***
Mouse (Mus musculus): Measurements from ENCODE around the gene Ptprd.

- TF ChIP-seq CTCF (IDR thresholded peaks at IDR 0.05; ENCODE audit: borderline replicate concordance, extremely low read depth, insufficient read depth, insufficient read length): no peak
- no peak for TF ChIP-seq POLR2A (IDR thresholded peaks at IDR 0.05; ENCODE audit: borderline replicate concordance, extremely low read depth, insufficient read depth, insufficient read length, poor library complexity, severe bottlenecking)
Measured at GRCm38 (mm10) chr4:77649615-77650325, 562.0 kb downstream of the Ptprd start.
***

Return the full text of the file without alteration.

Mouse (Mus musculus): Measurements from ENCODE around the gene Ptprd.

- TF ChIP-seq CTCF (IDR thresholded peaks at IDR 0.05; ENCODE audit: borderline replicate concordance, extremely low read depth, insufficient read depth, insufficient read length): no peak
- no peak for TF ChIP-seq POLR2A (IDR thresholded peaks at IDR 0.05; ENCODE audit: borderline replicate concordance, extremely low read depth, insufficient read depth, insufficient read length, poor library complexity, severe bottlenecking)
Measured at GRCm38 (mm10) chr4:77649615-77650325, 562.0 kb downstream of the Ptprd start.